"Bollywood gave me national recognition," says Pakistani singer Falak Shabir, who is in Chandigarh for a performance and has been left much impressed by the "planned and clean city". The singer-songwriter talks about how independent artists fare in India and Pakistan and how not fall in the "trap" of playback singing.
Talking about why independant artists in Pakistan get more recognition as opposed to those in India, he jokes it's because of the lack of population. On a more serious note though, the musician says that it might be because talent is respected there, but not given more than one chance to prove itself.
"If you've come out with a song and it fails, it is highly unlikely for you to get another chance to prove yourself. In India, even bad songs are given so much airplay you have no choice but to listen to them," points out Falak.
Having risen to fame with his 2008 single Rog, Falak has sung songs for Hindi films I, Me Aur Main and Nautanki Saala among others. His experience of working in Bollywood has been smooth and the singer believes it isn't all bad if you pick quality over content.
"Once you've entered Bollywood, you are a playback singer, not an artist in your own right. So, you have to be very careful to not fall into that trap.
I see so many talented singers get lost in the world of playback singing," he says sadly.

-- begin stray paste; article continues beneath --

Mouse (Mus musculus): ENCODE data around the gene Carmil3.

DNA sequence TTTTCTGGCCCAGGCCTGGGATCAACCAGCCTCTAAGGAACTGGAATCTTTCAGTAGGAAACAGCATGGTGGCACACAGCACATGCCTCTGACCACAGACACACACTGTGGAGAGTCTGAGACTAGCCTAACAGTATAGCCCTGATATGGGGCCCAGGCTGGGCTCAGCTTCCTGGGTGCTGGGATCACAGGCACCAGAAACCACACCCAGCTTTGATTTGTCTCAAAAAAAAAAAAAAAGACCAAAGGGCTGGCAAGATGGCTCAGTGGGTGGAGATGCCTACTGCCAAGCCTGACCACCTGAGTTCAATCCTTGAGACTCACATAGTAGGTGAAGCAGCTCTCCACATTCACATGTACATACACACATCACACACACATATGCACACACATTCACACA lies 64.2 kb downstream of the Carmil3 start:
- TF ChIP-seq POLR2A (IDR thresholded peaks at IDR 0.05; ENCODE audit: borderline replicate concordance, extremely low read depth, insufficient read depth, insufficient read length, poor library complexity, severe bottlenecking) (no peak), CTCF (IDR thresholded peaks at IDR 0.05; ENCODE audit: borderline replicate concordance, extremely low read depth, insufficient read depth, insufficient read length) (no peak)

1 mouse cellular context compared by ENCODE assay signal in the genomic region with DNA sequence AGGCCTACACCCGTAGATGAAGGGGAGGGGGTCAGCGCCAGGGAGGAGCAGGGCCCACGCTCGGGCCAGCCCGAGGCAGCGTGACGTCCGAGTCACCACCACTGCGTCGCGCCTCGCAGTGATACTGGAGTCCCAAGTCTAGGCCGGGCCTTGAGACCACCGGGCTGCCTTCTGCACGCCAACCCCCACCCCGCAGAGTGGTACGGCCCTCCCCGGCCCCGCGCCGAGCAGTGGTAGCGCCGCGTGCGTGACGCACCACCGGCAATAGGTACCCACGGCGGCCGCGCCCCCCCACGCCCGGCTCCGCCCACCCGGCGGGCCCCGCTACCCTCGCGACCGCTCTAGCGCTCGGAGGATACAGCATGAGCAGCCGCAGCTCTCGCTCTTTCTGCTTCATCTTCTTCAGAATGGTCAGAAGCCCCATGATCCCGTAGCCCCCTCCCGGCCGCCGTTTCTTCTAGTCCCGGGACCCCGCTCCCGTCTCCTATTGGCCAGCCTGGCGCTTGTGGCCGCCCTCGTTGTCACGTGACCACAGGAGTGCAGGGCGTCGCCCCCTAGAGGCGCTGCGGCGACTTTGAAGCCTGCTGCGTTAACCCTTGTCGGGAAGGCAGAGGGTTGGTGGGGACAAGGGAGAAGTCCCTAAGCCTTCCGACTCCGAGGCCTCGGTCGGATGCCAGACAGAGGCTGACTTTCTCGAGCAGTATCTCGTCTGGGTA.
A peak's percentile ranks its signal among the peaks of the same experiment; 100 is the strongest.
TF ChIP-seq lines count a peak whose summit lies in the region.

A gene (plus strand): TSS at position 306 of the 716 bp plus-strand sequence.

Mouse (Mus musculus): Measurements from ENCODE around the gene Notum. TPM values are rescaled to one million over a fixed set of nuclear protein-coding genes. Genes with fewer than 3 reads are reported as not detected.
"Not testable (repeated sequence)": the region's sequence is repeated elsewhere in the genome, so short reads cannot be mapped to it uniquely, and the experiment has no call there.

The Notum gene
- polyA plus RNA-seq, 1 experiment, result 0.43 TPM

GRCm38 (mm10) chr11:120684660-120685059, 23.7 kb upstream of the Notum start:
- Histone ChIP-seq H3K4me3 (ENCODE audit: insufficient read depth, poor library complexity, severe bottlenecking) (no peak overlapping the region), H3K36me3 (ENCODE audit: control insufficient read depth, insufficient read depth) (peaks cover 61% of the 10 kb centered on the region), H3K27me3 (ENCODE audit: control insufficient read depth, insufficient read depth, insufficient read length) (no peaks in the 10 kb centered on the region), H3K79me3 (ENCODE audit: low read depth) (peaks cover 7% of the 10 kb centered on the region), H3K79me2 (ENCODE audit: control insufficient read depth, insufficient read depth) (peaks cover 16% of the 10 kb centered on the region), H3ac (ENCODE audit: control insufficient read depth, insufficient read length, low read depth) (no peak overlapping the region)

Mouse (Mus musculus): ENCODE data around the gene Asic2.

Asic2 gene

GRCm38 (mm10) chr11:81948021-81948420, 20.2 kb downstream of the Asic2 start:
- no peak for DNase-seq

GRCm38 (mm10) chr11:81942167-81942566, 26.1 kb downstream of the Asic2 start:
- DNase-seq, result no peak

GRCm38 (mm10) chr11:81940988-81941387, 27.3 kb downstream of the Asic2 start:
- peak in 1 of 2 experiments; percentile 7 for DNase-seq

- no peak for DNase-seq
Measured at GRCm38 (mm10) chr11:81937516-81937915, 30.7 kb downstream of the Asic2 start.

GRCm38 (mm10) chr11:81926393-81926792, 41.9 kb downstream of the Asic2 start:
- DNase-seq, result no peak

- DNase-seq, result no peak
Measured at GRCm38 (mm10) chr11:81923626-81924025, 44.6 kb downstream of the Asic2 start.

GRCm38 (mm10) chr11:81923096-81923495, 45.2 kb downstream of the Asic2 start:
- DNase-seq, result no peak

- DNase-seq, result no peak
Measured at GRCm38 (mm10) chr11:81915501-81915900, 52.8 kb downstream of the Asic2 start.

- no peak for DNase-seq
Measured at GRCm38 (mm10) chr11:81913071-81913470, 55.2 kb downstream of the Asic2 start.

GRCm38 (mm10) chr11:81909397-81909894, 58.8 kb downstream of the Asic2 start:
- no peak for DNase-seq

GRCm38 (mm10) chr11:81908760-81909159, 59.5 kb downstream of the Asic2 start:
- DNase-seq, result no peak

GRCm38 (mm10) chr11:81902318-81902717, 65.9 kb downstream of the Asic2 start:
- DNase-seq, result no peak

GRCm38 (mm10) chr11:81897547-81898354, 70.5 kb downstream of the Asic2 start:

Having sung in three Bollywood movies last year, Falak narrates an incident regarding the selection of his song, Saajna, which featured in I, Me Aur Main.
"I was approached by the makers of the film, who'd heard my songs on YouTube. A very last minute meeting was organised with actor John Abraham and all I had with me was my guitar.
So I sang an unplugged version of Saajna, which he immediately loved," smiles Falak, adding that Saajna was then mixed and recorded in one night and with barely any time for promotion as the film was due to release in a week. "But, it all worked out for the better," he smiles.
On being asked if he's faced any feelings of animosity whilst in India, Falak says that at times he feels like he has got more love here than he had back in Pakistan.
The air of tension between the two countries, believes the musician, is the fault of certain politicians who downplay the love the population at large of both the countries. "Zindagi ke itne bade samundar main achi machli ke saath gandi machli bhi toh milegi (in the vast ocean that is life, you're bound to find bad fish along with the good)," he signs off.